WASHINGTON (Reuters) – The Federal Reserve is “aggressively” addressing problems in financial markets as it sees them arise, but may not be suited to tackle some of the deeper challenges such as funding for small businesses that the coronavirus epidemic is posing, Richmond Federal Reserve president Thomas Barkin said in an interview on Thursday.
Despite broad expectations for what the central bank can do, Barkin said “the key thing is how long does it last and are we ready to return? That depends on the availability of tests at scale – and it depends on us having protocols so restaurants can tell patrons it is safe to eat and airlines can tell passengers it is safe to fly…and make this a couple month check mark” in the economy instead of a deeper problem.
The Fed’s focus at this point “is getting markets to be liquid,” so that financial firms continue transacting business, Barkin said in reference to the emergency steps the Fed has taken to keep the commercial paper, Treasury and foreign dollar funding markets functional.
The Term Auction Facility of short-term loans for banks that was used in the 2007 to 2009 crisis for example, Barkin said, was “on the table” if needed but had not been deployed so far because banks have not faced funding constraints.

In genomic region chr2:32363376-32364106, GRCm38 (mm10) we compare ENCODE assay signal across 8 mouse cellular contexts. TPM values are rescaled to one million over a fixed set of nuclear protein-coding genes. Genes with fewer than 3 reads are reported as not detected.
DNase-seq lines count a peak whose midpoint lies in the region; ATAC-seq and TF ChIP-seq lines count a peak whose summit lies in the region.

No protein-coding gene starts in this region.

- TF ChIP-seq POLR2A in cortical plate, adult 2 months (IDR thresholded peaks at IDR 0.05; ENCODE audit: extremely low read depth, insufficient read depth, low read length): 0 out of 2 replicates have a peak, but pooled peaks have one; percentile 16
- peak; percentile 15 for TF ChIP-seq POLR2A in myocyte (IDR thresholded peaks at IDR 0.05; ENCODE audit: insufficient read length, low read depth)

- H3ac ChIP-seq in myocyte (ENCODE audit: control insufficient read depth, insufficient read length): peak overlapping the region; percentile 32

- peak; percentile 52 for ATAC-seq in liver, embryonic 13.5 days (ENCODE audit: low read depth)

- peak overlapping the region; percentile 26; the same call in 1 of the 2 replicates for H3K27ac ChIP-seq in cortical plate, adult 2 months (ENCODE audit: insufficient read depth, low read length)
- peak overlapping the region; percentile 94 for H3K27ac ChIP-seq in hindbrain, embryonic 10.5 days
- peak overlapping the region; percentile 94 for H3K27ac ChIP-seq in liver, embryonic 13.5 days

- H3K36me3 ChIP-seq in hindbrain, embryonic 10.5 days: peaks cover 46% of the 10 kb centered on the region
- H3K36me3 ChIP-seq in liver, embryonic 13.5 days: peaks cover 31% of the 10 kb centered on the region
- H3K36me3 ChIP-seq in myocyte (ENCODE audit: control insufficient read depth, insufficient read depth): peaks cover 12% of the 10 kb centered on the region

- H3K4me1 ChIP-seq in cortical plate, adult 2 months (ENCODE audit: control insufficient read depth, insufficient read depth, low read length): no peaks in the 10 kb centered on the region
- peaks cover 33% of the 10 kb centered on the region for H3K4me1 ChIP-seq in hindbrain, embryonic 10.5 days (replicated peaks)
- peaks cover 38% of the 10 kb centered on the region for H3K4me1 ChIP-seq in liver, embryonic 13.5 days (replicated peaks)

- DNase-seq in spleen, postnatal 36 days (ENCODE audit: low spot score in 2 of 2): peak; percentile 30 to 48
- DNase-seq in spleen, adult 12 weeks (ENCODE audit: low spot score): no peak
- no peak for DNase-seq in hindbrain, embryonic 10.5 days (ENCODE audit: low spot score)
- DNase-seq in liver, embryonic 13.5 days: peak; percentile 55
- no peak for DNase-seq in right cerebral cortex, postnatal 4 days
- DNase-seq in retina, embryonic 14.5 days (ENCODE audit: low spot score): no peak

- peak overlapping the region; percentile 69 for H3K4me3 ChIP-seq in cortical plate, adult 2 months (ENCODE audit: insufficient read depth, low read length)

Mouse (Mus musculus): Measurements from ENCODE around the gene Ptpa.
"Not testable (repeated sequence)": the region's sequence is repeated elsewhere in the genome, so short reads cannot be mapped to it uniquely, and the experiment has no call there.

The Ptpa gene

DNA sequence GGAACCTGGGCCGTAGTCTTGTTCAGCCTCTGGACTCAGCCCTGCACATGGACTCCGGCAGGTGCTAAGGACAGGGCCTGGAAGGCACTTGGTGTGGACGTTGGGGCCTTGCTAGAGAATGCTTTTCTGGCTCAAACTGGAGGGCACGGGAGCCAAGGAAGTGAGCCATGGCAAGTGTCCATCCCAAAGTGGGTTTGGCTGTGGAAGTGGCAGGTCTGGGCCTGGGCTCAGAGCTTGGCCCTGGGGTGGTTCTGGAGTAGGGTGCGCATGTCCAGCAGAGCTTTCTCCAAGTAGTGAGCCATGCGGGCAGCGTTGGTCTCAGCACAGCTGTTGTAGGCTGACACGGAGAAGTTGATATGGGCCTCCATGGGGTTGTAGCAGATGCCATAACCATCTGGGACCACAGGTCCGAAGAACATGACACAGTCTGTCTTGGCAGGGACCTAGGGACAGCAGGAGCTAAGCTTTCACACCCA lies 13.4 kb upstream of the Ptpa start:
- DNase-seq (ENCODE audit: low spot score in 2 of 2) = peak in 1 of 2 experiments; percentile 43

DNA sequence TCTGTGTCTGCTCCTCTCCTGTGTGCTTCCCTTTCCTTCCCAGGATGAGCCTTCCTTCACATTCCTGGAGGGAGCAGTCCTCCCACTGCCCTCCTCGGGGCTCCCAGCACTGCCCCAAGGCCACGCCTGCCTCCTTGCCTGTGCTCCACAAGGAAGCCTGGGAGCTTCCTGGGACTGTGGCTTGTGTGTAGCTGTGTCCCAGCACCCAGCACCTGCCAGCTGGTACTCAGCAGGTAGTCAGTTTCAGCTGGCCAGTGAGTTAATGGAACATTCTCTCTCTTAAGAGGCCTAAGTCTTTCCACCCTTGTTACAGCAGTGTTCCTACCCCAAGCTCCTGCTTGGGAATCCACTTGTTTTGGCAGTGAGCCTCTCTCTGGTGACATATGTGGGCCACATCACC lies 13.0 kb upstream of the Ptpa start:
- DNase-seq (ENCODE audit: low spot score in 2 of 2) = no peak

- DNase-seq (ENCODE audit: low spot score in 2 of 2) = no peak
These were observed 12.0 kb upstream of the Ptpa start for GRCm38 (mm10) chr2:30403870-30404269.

Likewise, he said some of the Fed actions expected or advocated by market analysts and forecasters, such as yield curve control or a boundary stretching program to fund small businesses, may not yet be appropriate or best handled by the central bank.
“What you see is the Fed aggressively trying to open markets that are closed for the wrong reasons,” Barkin said, adding that he felt progress has been made but “we are not all the way there.”
His comments follows moves by the Fed this week to resurrect much of its playbook from the 2007 to 2009 crisis. Some steps have seemed to hit the spot — foreign central banks quickly tapped Fed dollar “swaps” announced on Thursday morning — while other problems such as stress in the commercial paper market, important for larger companies to manage cash flow, have proved tougher to resolve.
Expectations are rising for the Fed to do more, but Barkin noted some of the issues may not be suited to central bank intervention.
For example a chief problem facing restaurants or small businesses in coming weeks may be the inability to make rent or lease payments, an issue he said was more directly worked out with landlords unlikely to fill vacant space in this environment.
Reporting by Howard Schneider; Editing by Chizu Nomiyama